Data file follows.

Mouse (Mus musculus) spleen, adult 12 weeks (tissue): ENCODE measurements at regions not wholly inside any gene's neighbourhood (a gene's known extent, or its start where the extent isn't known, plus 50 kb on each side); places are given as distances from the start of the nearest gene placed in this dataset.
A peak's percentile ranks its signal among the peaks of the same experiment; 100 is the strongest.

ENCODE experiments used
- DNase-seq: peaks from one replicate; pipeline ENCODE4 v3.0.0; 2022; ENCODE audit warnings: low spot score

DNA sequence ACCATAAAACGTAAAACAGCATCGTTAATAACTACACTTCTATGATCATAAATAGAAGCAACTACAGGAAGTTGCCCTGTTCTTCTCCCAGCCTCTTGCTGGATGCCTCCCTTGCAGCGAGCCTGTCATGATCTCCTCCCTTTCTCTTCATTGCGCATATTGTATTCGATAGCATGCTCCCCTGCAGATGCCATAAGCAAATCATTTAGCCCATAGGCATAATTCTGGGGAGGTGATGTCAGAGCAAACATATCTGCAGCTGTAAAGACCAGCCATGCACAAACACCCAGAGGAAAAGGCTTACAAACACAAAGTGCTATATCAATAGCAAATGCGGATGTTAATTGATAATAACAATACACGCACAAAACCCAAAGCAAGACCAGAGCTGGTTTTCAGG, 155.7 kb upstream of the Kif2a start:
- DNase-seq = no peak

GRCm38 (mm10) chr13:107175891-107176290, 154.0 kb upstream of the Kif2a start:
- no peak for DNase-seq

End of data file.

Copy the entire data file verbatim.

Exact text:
Mouse (Mus musculus) spleen, adult 12 weeks (tissue): ENCODE measurements at regions not wholly inside any gene's neighbourhood (a gene's known extent, or its start where the extent isn't known, plus 50 kb on each side); places are given as distances from the start of the nearest gene placed in this dataset.
A peak's percentile ranks its signal among the peaks of the same experiment; 100 is the strongest.

ENCODE experiments used
- DNase-seq: peaks from one replicate; pipeline ENCODE4 v3.0.0; 2022; ENCODE audit warnings: low spot score

DNA sequence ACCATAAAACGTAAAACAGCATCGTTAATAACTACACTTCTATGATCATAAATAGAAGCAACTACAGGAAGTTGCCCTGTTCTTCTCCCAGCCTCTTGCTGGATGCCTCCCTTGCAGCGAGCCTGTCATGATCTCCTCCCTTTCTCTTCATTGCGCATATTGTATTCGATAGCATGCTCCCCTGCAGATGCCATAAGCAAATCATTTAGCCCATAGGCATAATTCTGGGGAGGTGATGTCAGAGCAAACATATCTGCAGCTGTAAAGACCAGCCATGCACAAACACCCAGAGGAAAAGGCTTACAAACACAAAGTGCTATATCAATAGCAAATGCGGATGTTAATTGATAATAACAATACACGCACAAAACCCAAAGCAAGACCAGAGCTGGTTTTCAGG, 155.7 kb upstream of the Kif2a start:
- DNase-seq = no peak

GRCm38 (mm10) chr13:107175891-107176290, 154.0 kb upstream of the Kif2a start:
- no peak for DNase-seq